Archive | February 11, 2020

Coronavirus Update 22 By Doctor John Campbell #nCoV2019 #COVID-19 #coronavirus #wuhan #china #emergency #JohnCampbell #epidemic

VERY POWERFUL INFLUX OF ENERGY WILL STRIKE THE WEAK MAGNETOSPHERE ON 14th – 15th February 2020 #energy #magnetosphere #sun



Two UK prisoners being tested for coronavirus #nCoV2019 #coronavirus #prisoners #BullingdonPrison #prison #Oxfordshire #uk #wuhan #china #emergency #epidemic

Coronavirus Alert

Two prisoners are being tested for coronavirus in Oxfordshire.

The men are inmates at Bullingdon prison, near Bicester, and are being kept in isolation in their cells, Sky News can confirm.

Access is being restricted to one wing where the prisoners are.

The prison, which has capacity for 1,114 inmates, remains operational and Public Health England are on site helping to manage the situation.

Bullingdon holds both prisoners on remand and who have been sentenced, as well as young adults between the ages of 18-21.

As the prisoners were being tested, the World Health Organisation announced the new coronavirus will be called COVID-19.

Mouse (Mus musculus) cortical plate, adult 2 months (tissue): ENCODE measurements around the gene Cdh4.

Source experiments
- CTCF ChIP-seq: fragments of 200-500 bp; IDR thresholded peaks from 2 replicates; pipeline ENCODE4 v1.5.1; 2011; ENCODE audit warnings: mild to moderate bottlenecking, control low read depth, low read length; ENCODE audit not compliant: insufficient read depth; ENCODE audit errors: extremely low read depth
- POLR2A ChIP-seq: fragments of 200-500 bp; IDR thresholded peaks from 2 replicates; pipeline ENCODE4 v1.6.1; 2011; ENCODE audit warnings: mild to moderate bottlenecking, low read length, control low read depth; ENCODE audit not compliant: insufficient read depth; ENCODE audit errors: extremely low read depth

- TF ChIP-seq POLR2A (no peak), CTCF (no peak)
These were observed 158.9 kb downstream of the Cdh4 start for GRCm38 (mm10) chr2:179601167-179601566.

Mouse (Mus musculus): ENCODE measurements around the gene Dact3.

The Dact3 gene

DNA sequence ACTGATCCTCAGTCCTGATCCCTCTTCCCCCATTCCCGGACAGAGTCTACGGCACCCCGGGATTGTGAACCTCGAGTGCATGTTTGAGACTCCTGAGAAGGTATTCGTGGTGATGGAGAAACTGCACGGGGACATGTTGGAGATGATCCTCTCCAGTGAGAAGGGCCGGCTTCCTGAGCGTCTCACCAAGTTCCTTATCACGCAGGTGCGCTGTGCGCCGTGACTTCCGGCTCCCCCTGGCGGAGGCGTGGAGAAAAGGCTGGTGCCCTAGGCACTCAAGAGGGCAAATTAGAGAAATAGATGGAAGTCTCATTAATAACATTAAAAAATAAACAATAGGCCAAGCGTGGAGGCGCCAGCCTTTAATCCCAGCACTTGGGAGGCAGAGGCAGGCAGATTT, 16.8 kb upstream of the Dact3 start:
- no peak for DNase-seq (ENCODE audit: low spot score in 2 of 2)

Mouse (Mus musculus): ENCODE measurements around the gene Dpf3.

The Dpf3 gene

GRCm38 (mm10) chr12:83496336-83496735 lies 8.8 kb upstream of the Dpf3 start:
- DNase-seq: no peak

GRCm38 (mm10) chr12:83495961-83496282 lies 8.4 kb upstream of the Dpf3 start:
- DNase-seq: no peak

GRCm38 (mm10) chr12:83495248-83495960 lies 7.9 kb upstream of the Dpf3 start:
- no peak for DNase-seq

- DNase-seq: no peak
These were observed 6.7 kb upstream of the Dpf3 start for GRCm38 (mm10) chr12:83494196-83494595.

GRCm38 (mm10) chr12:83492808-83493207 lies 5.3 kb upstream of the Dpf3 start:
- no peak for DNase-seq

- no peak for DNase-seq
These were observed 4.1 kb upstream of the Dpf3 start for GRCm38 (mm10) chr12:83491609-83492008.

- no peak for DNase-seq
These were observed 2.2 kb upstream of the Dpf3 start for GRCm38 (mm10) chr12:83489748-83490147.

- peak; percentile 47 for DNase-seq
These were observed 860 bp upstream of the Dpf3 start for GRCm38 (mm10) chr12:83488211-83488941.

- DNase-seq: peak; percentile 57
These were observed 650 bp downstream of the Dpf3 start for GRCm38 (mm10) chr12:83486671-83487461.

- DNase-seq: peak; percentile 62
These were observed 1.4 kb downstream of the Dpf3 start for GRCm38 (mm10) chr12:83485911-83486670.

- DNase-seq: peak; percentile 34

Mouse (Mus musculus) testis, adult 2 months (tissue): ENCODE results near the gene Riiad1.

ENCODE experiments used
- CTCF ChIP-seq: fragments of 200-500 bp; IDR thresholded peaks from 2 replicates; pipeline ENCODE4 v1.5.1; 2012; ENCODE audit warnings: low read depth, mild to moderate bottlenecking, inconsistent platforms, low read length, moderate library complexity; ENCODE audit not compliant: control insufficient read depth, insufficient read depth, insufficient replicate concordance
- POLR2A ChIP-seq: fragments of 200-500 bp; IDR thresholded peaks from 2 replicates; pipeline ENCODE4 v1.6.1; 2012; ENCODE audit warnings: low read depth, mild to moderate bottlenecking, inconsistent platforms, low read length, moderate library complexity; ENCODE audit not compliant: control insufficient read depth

WHO director general Tedros Adhanom Ghebreyesus said the first vaccine could be ready in 18 months “so we have to do everything today using available weapons to fight this virus”.

Eight people in the UK have been confirmed as having coronavirus, with the last four testing positive on Monday.

They are linked to Hove businessman Steve Walsh, who is believed to be a “superspreader” after 11 people he stayed in a French chalet with contracted the virus after he was infected in Singapore.

Courtesy of Sky News

Coronavirus could infect SIXTY PER CENT per cent of the global population if it cannot be controlled, top Hong Kong medical official warns #coronavirus #nCoV2019 #wuhan #china #HongKong #GabrielLeung #emergency #epidemic

Coronavirus Alert

Coronavirus could infect more than 60 per cent of the global population if containment methods fail, a top Hong Kong medical official has warned.

Professor Gabriel Leung, chair of public health medicine in the city, also said that even if the death rate reaches just one per cent, the potential spread means it could still kill thousands of people.